Protect your children – practice debt management

19 June 2015

Nobody wants to hear their children say, “When I grow up, I want to be in debt, just like you”. For some parents, speaking about money to their children is left for when they are much older, if at all. The result? When they grow up, they won’t be equipped to manage their own finances and avoid the inevitable “debt trap”. There is good news! It’s not too late to educate your children no matter how old they are. Protect your children – practice debt management. Here are a few fun ways to educate them…

Have a conversation with your children

If you reflect on the financial discussions you have with your children, you may find they consist of repetitive quotes and saying that were passed down from your own parents; “Switch off the lights, money doesn’t grow on trees!” or “How could you lose your shoes? Do you know how much they cost me?” Perhaps you should consider having a real conversation with them. In fact, stop telling them and start showing them! Begin by opening up to them about your own financial position. Sheltering them from reality will not help them. Involving them in your finances creates room for engagement and they can begin to understand and appreciate the value of money and the pitfalls of debt.

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Take your children shopping

Most parents dread taking their children to the store. Try turning what is ordinarily a challenging exercise into an educational one.  Start by drawing up a grocery list and a shopping budget and ask them to help you stick to the budget. Teach them how to look for best prices on shelves and give them a calculator to keep track of the total cost before you get to the till. Reward them with a treat if their total is the same or close to the amount that gets rung up. This is a lifelong skill that your children will enjoy and thank you for in the future.

Allowances helps with debt management 

If you can afford it, give your children a monthly allowance. This will give them decision making power over their own money. They will quickly realise what things cost and will learn how to spend their money wisely. Ensure that you are firm about how much you will give them. Monitor their spending habits and advise them on how best to use their allowance.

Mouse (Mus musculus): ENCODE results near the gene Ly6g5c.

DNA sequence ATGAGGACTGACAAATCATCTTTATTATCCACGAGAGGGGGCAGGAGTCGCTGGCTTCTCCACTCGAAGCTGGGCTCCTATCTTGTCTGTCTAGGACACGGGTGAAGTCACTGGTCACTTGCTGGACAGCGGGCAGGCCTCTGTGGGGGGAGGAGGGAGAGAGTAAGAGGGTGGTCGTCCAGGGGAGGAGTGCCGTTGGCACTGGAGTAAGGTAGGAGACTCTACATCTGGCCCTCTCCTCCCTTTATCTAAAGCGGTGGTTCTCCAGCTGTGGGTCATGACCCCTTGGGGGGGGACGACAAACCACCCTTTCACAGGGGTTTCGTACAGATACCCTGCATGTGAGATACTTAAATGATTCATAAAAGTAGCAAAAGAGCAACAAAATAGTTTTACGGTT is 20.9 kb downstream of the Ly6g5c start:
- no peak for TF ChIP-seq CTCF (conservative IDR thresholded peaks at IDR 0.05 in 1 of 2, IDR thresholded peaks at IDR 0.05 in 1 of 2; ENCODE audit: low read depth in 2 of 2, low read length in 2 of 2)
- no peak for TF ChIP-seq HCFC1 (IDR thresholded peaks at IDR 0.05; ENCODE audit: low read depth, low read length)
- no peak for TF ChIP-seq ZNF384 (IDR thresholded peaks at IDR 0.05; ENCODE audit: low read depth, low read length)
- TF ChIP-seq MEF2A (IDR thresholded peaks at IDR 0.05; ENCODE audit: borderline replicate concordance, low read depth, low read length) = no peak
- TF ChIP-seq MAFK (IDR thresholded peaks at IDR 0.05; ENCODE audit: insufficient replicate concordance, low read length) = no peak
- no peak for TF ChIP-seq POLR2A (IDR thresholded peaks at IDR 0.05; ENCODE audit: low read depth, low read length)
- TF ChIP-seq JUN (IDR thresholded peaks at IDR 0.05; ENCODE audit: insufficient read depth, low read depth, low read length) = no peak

Open a Savings Account

Children are very spontaneous and when they see something they like, they want it NOW! Try your best not to give into them. This is a unique opportunity to teach them the most valuable lesson of all… if you don’t need it, then rather save towards getting it. You could incentivise them with their savings goal by matching every rand that they save with a rand of your own.

You will need to open a savings account for your children to get them started. Show them how to shop around for an account, explain what banking fees and interest rates are and how it impacts their finances. Encourage them to watch how their savings grow and encourage them to reach their goal. Understanding the need to save for something they want instead of just borrowing will save them from a debt trap in their adult lives.

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For most of the school holidays children lounge around watching television or playing computer games. Turn their school holidays into a business opportunity for them. Challenge them to come up with a business venture to run during the holidays. This could be washing cars, walking dogs for the neighbours, selling home-made goodies or even spending some time working at the local grocery store. Encourage them to bank the money they earn into their savings account.

Understanding Credit

Most adults only encounter credit when they leave school or when they started their first jobs. Applying for that first credit card or clothing account is exciting. Unfortunately, they get so caught up in the moment that they neglect to fully understand what they are committing to or how interest and fees are charged on these accounts. If you don’t want your children to fall into the trap of living on credit, you need to teach them how to avoid it, or if they can’t avoid it, then how to manage it.  Explain the difference between good and bad credit and how interest works. Let them borrow R10 from you and make them pay back R20. Chances are they will never do it again!